Improvement expected in Q4

Feng said his mine is ramping up efforts to complete the goal of producing more than 34,000 tons of mines for the country's fuel supply guarantee scheme this winter at the price of 500-600 yuan per ton, much lower than the market price. 

Li Zhengmao, the head of the energy bureau of Jiexiu, told the Global Times that Jiexiu is home to 17 coal mines and this winter shoulders the responsibility of supplying 200,000 tons of mines to other regions in China and another 200,000 for local use. As most mines in Jiexiu are close to major transport routes, the rainfall had limited impact.  

Findings from onsite interviews apparently serve to ease concerns over coal supplies that have been kept tight amid rising power demand as the economy continues to rebound and international commodity prices continue to surge.

Shanxi was the country's largest coal mining region in 2020 with 1.06 billion tons in output, an increase of 8.2 percent year-on-year, followed by North China's Inner Mongolia Autonomous Region with 1 billion tons of output, official data showed. The two provinces made up 53.7 percent of the country's coal output last year. 

An improvement is well on the cards in coal supply terms heading into the fourth quarter, a coal analyst told the Global Times on Sunday on condition of anonymity, basing this optimism on a resolute governmental push for adequate energy supplies.

As the main coal-producing regions step up their mining capacities, coal supplies are estimated to maintain growth while coal demand growth is set to moderate, although coal prices would continue to fluctuate at a high level, the Securities Times reported Sunday, citing the China Coal Transportation and Distribution Association.

In the first 13 days of October, key coal mining firms of China tracked by the association posted average daily coal production of 6.93 million tons, up 4.5 percent from the month before, according to the report.

At a press briefing last week, the National Mine Safety Administration disclosed that 153 out of 976 coal mines it has inspected met the requirements for ensuring supplies in a safe manner and would result in an output increase of approximately 220 million tons per annum. That suggests a coal output rise of 55 million tons over the fourth quarter, with a daily addition of 600,000 tons, boding well for easing supply tightness and taming coal prices, per the administration.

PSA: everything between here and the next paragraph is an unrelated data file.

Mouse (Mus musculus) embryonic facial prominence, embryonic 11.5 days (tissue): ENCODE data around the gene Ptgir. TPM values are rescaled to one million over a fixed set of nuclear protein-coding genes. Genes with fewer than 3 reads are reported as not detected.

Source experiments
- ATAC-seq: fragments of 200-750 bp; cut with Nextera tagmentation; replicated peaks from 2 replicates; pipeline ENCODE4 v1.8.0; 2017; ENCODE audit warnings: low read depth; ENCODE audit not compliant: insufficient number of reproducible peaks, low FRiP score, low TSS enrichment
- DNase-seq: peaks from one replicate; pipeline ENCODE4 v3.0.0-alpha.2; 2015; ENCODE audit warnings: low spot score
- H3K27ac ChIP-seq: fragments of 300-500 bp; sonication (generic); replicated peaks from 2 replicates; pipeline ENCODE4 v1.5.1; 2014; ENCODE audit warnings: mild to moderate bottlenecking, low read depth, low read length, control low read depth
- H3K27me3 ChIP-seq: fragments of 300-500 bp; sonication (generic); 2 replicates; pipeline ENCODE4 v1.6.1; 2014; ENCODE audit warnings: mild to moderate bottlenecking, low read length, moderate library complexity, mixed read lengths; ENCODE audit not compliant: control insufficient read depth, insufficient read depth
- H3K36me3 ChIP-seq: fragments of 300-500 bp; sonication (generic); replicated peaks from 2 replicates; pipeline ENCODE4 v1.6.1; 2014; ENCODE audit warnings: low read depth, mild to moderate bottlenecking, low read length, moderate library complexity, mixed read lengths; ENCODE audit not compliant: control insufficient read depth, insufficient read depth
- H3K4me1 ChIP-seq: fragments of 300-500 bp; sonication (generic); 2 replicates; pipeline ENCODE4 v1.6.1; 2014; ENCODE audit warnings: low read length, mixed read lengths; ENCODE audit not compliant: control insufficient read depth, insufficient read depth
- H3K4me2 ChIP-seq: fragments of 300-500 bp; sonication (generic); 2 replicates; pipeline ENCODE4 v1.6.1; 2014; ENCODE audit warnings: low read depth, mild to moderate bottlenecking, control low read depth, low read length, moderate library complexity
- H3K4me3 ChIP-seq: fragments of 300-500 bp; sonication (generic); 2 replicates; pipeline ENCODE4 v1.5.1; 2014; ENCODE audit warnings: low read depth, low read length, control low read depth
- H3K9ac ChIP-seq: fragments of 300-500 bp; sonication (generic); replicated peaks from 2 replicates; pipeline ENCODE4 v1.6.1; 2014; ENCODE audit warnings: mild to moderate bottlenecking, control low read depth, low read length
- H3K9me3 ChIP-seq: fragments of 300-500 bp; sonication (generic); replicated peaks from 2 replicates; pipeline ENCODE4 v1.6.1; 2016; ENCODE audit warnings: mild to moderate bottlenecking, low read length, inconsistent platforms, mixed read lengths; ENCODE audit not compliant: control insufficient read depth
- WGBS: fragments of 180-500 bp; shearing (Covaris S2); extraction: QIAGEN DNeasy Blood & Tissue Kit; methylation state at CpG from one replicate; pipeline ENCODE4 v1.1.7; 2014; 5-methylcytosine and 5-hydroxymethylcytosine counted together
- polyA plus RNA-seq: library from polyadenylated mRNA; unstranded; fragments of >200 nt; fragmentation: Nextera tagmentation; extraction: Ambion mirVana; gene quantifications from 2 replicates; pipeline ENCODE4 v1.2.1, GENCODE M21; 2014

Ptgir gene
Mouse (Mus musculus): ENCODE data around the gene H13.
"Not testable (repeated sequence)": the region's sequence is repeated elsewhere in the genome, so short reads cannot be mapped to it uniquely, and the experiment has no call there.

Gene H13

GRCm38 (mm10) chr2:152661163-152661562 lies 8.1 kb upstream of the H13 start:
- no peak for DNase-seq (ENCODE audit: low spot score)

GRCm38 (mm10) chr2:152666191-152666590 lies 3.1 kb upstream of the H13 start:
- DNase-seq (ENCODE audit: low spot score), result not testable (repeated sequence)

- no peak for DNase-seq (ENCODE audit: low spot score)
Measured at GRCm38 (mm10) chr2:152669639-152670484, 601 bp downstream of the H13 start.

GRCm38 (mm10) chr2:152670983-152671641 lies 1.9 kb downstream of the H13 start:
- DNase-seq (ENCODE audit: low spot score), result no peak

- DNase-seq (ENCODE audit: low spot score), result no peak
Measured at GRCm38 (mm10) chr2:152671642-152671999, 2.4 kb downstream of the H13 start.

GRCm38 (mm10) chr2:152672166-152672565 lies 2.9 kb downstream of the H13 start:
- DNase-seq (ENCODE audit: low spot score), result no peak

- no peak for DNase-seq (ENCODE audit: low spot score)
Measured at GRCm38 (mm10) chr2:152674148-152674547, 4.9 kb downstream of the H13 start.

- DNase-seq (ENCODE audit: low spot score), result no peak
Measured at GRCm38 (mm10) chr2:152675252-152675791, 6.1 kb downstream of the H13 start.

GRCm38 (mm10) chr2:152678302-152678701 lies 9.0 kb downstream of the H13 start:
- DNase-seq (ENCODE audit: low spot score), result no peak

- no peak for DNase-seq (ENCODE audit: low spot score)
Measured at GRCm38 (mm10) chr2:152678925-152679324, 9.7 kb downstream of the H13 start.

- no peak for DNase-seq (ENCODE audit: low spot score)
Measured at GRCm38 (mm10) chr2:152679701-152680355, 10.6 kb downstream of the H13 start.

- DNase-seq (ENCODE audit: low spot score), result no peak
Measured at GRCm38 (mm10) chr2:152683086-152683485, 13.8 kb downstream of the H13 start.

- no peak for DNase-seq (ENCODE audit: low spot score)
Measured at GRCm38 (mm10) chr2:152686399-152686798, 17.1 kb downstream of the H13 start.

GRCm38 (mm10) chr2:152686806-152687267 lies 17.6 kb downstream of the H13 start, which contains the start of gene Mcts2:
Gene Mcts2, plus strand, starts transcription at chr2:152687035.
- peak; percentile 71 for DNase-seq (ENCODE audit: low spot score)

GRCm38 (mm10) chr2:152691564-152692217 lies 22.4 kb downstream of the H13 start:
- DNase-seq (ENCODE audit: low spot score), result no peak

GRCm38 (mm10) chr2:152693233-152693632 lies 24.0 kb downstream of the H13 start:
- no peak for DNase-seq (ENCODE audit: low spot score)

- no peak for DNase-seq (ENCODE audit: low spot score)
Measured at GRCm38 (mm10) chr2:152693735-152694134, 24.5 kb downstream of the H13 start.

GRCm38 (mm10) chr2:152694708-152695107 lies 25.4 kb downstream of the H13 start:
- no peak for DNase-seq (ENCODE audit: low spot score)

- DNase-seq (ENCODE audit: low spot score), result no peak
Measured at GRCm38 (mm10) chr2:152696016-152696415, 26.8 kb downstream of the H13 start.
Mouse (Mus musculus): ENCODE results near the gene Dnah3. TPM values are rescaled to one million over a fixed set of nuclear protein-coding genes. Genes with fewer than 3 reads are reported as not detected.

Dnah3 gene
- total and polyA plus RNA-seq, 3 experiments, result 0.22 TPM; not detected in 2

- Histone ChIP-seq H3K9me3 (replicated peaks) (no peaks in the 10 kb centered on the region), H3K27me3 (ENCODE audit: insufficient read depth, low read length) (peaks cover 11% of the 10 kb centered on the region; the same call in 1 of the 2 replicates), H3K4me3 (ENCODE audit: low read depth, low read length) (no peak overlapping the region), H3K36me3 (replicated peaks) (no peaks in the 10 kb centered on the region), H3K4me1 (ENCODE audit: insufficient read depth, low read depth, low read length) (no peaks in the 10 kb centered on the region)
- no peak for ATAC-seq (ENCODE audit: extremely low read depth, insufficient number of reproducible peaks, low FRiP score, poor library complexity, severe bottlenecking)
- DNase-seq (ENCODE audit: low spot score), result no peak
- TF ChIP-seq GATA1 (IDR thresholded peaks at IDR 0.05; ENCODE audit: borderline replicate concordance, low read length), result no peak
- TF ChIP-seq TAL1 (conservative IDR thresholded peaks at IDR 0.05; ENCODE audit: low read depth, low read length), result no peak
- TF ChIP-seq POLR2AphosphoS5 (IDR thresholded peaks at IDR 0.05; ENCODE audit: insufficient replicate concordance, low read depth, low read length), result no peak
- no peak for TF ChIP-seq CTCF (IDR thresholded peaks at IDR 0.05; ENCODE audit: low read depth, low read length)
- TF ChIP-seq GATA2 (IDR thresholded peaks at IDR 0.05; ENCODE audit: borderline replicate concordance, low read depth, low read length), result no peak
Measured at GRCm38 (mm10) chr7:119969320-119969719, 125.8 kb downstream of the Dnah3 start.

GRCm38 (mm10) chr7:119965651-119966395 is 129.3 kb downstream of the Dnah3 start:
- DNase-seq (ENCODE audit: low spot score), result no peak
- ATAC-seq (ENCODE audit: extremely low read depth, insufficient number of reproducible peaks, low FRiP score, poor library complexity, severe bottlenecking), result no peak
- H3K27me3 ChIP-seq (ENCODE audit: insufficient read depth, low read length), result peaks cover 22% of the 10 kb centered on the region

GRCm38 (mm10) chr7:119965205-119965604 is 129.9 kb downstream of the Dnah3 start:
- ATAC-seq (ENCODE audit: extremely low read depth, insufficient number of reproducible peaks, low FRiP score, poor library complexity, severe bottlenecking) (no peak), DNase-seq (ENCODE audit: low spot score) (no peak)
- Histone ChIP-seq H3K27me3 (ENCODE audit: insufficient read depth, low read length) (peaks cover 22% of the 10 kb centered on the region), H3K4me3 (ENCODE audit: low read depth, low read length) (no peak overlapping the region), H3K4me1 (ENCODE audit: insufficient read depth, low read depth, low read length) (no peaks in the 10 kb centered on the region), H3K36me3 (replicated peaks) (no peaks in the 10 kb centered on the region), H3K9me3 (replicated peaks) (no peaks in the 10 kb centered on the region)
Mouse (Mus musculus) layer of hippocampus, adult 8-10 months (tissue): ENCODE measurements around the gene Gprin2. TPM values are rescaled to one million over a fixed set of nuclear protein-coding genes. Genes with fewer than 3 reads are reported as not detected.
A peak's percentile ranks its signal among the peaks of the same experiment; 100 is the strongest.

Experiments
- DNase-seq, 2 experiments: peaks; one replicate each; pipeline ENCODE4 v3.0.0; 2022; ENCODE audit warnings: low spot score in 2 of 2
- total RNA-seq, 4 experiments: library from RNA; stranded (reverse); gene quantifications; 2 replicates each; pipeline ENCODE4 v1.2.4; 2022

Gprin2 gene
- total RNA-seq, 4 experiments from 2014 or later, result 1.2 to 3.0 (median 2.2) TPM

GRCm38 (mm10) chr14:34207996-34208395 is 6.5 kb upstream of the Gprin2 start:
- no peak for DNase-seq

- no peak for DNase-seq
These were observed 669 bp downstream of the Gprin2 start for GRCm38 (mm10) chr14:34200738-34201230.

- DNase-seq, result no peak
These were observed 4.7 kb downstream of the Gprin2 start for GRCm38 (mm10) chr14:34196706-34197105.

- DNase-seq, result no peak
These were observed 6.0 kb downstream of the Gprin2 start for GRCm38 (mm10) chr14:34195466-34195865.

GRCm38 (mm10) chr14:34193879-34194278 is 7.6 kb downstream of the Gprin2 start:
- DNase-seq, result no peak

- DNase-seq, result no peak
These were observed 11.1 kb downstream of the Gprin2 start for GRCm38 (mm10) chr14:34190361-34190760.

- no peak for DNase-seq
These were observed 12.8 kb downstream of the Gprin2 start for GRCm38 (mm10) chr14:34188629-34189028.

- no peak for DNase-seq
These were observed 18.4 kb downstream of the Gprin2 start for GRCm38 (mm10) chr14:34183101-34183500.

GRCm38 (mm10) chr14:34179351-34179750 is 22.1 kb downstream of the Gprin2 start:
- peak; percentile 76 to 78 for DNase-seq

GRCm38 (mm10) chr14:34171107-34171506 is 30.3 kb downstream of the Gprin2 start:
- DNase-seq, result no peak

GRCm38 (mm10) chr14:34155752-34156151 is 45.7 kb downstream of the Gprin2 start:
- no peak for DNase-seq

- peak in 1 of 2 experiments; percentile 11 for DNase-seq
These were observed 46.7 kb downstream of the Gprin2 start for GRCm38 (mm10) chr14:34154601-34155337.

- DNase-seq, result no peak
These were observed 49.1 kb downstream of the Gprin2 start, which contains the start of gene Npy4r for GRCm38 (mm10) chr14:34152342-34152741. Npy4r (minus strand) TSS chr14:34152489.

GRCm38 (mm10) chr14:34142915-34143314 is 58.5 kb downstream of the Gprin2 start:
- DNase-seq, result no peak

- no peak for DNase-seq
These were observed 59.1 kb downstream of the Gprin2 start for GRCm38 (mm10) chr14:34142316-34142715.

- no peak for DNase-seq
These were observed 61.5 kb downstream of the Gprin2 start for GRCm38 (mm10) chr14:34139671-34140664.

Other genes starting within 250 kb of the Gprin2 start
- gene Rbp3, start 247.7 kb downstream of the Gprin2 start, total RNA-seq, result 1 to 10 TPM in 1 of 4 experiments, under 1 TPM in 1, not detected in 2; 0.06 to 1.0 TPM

The country's coal prices continued an upward trend in the week ending October 10, with thermal coal prices jumping 5.3 percent to 890 yuan per ton, showed data from the Ministry of Commerce.

There is little room for coal prices to spiral up, factoring in the government's reiterated vow to rein in coal rates, among other commodity prices, the analyst said.

While efforts to rev up coal production might still be dwarfed by the demand-supply gap, the eagerness of domestic power plants to stockpile coal tend to be in decline also, thereby leading to eased supply strains throughout the final quarter of the year, according to the analyst. 

The industry veteran anticipated limited progress in coal imports however, citing skyrocketing global commodity prices as eradicating the appeal of imported coal that were previously cheaper than its domestically mined counterpart as one of the reasons behind lackluster imports.

In addition to the push to steady supplies, the country has put in place a power tariff reform that came into force on Friday with a wider market-driven power sales tariff band, as part of moves to maintain power supply stability while advancing the country's decarbonization pledge to shift the economy toward greener growth.

Not only coal power generators sporting higher operating efficiency and scale are expected to benefit from the new mechanism, operators of renewables such as nuclear and hydropower will benefit from the higher released tariffs, Moody's  said in a research note sent to the Global Times.